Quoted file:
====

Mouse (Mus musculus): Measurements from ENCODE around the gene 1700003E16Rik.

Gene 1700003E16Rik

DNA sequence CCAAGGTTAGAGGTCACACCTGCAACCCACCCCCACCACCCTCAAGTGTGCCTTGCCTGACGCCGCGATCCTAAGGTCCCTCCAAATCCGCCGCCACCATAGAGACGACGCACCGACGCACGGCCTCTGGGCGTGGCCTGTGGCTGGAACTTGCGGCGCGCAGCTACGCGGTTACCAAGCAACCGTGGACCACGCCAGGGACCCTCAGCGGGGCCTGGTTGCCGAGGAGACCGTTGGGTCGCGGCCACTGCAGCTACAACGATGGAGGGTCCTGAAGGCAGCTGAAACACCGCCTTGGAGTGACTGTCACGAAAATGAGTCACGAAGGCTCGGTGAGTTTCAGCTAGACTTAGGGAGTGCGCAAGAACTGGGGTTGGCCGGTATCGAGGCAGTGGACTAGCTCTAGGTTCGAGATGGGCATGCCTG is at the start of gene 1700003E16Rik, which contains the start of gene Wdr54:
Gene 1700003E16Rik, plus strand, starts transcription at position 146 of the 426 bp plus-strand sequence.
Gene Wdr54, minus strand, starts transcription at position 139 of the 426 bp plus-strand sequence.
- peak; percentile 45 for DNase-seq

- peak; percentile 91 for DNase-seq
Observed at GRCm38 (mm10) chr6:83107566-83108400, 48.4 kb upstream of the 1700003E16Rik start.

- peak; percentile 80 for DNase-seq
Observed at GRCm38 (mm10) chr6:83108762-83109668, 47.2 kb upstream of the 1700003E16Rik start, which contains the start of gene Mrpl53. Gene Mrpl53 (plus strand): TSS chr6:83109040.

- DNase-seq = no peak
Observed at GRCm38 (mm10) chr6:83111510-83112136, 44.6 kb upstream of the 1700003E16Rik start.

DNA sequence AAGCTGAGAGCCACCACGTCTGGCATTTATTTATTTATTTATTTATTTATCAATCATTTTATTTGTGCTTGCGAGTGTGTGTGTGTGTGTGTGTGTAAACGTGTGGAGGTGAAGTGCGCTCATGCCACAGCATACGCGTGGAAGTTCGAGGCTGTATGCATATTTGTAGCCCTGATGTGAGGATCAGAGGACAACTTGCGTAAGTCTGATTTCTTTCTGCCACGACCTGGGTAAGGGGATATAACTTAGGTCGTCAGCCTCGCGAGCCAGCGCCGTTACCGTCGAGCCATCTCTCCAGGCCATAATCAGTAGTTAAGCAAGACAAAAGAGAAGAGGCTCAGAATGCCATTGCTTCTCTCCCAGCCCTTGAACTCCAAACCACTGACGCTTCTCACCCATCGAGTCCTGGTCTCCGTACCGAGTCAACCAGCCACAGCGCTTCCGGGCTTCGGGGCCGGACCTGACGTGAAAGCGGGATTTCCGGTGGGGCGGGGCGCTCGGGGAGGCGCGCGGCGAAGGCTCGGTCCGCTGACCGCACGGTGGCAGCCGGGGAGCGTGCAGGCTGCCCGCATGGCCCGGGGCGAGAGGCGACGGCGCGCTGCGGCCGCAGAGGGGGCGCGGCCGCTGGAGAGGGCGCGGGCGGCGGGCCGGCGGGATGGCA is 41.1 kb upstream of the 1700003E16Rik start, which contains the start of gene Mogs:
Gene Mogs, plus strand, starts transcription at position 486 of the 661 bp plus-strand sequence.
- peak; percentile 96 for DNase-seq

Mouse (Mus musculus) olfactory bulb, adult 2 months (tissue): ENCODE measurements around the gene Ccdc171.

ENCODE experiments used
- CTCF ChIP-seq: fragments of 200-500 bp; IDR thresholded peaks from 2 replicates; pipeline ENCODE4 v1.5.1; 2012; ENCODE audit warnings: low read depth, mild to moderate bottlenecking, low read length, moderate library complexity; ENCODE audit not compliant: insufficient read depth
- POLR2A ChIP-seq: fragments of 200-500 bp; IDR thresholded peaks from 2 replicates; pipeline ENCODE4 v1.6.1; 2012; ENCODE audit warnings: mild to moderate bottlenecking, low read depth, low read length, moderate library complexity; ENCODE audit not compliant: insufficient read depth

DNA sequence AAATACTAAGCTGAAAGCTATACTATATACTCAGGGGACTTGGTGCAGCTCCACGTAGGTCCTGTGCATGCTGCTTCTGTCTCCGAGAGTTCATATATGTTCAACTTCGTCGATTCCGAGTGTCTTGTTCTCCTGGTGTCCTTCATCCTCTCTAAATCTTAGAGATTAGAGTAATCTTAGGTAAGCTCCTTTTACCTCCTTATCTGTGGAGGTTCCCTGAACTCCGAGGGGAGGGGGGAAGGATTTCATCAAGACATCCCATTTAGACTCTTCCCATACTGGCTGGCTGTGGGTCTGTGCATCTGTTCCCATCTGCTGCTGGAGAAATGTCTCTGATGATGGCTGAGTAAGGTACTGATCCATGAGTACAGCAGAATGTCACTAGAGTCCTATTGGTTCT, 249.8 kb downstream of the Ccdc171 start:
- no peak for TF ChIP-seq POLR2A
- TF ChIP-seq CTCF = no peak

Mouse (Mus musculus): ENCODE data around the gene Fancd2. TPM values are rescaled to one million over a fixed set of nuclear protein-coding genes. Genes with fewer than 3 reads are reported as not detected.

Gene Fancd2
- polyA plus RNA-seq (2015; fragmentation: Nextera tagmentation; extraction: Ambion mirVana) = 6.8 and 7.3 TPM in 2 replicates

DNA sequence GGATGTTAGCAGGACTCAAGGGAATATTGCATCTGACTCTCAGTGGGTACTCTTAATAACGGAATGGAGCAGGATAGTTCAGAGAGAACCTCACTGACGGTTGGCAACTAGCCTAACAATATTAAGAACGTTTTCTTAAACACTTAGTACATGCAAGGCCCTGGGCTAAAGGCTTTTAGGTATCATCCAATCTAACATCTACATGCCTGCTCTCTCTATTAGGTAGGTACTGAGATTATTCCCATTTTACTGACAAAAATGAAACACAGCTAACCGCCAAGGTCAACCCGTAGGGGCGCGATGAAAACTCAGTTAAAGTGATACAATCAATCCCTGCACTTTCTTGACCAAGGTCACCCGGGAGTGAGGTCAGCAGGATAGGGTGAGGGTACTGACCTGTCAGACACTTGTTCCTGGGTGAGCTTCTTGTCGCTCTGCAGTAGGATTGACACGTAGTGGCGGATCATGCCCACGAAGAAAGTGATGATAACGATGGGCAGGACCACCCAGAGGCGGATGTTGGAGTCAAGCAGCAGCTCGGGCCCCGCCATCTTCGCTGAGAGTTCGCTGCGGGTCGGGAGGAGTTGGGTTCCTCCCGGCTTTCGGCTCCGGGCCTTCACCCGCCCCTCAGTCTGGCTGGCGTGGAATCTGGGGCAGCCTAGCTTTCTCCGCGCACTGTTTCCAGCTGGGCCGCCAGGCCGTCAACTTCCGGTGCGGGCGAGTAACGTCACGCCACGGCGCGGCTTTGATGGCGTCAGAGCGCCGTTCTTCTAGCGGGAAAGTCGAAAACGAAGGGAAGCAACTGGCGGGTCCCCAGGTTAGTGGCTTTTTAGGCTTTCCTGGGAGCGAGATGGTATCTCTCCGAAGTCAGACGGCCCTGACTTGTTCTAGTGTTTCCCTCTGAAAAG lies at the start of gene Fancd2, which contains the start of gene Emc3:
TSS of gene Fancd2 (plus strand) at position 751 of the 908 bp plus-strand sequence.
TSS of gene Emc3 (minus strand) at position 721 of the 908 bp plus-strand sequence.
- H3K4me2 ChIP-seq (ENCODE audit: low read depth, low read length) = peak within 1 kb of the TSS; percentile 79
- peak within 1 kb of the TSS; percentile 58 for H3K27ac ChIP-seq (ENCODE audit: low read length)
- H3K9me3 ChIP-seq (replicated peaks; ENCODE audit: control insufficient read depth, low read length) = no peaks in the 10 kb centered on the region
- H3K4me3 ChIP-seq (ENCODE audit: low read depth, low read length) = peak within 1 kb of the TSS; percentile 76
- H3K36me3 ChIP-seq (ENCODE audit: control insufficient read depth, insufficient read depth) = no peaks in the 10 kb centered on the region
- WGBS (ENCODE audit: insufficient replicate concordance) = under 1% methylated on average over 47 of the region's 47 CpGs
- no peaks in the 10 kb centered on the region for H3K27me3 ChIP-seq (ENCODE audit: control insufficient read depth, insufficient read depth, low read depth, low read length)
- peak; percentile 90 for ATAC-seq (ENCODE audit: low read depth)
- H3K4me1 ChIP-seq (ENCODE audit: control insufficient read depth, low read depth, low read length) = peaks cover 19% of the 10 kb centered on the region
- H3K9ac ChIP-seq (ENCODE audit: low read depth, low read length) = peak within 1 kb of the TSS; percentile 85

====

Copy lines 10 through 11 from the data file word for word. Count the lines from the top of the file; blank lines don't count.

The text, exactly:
Observed at GRCm38 (mm10) chr6:83108762-83109668, 47.2 kb upstream of the 1700003E16Rik start, which contains the start of gene Mrpl53. Gene Mrpl53 (plus strand): TSS chr6:83109040.

- DNase-seq = no peak